“We put all the cops in minority neighborhoods,” said Michael Bloomberg. “Why do we do it? Because that’s where all the crime is. … The way you get the guns out of the kids’ hands is to throw them against the wall and frisk them.”
Is this how San Francisco treats the last 3 percent of the population that is African American? Is this how the City demonstrates their accountability for neglecting the property and supporting the racist impact of urban renewal?
On the 50th anniversary of Dr. King’s assassination, Wednesday, April 4, we need to stop and reflect on the many landmark movements which began 50 years ago … like hip-hop. For the Oakland Museum of California to showcase this culture in an exhibit entitled “RESPECT: Hip Hop Style and Wisdom” now through August 2018 is to elevate this conversation and its creators to a level unprecedented.
When SF’s top officials gathered for the annual State of the City address on the morning of Jan. 17, 2014, instead of the elegant environs of City Hall, they descended on a construction site at the Hunters Point Shipyard. Despite the rosy picture painted by the mayor, some of the people working at the Shipyard were on their way to losing everything. The program meant to help small local construction companies benefit from the development was instead driving some against the wall. A survey of the Shipyard’s local contractors and a review of public documents reveal systemic issues with the local builders program.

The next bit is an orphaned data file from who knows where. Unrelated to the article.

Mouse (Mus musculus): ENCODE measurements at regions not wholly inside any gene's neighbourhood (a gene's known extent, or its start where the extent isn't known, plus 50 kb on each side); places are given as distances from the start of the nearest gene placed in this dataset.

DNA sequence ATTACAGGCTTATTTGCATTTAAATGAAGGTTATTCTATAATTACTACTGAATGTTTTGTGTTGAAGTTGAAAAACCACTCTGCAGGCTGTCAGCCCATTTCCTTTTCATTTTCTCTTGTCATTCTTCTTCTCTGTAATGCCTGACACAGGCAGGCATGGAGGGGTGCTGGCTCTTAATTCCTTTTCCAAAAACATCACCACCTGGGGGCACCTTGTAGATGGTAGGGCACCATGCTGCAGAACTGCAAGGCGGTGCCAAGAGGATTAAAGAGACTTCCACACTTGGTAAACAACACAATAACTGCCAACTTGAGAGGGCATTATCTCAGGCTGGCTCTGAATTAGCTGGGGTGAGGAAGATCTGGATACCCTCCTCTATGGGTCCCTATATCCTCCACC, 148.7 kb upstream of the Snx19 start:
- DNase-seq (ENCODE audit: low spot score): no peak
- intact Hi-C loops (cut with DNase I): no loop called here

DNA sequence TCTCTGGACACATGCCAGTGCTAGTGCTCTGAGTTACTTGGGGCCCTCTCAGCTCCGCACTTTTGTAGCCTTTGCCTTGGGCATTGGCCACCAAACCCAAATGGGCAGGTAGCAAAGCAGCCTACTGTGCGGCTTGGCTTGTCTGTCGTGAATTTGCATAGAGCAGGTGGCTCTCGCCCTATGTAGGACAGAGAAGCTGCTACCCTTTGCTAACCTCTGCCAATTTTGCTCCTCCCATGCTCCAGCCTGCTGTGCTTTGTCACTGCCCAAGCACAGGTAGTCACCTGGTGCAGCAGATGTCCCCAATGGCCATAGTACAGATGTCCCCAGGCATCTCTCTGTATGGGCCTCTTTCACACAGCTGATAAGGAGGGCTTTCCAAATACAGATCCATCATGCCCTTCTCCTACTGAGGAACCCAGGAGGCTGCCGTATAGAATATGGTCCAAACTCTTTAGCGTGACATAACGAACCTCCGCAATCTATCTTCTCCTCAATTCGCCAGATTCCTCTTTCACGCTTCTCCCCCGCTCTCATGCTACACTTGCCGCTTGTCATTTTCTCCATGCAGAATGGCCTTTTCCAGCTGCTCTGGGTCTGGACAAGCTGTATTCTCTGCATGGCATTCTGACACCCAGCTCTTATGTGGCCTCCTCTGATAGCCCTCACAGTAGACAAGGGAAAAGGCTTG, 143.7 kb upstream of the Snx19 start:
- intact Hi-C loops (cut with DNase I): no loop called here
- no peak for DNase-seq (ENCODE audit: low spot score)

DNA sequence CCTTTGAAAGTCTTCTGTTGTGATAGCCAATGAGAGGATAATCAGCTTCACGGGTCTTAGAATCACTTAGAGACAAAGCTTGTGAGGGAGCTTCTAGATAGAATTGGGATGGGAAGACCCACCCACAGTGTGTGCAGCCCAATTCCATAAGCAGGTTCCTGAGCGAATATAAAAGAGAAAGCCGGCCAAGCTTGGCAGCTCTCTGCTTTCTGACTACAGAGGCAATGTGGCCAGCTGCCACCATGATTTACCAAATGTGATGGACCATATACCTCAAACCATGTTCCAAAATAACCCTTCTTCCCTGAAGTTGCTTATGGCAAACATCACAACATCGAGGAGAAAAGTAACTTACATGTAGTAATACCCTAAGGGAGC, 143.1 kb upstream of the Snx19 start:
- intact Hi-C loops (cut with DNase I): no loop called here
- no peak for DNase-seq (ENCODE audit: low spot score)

A week ago Sunday, five St. Louis Rams professional football players entered a game with their hands up, protesting the killing of Michael Brown. They stand in the lineage of John Carlos and Tommie Smith, of Muhammad Ali, identifying with the pain in their communities and turning protest into power. The gesture turned to chants – “Hands up! Don’t shoot!” – in demonstrations across the country.
This wasn’t 1967. This wasn’t Missisippi or Atlanta, South Africa or Argentina. This was San Francisco and this was the new Freedom Ride. We were trying to save another Black family from forced out-migration and eviction to make way for privatization. Eviction of Sabrina Carter and her sons is scheduled for tomorrow, Wednesday; call Mayor Ed Lee, 415-554-6141, and ask him to stop the eviction.
This June 19, millions of Americans, particularly African Americans, will celebrate Juneteenth. Yet slavery’s abolishment, under the 13th Amendment, didn’t really end slavery, as many people believe. The 13th Amendment merely codified America’s “peculiar institution” under penal statutes.
The Bayview is one of the biggest neighborhoods in San Francisco yet has a severe lack of healthy food resources. The presence of healthy food in their community shouldn't belong only to people who can “afford” it.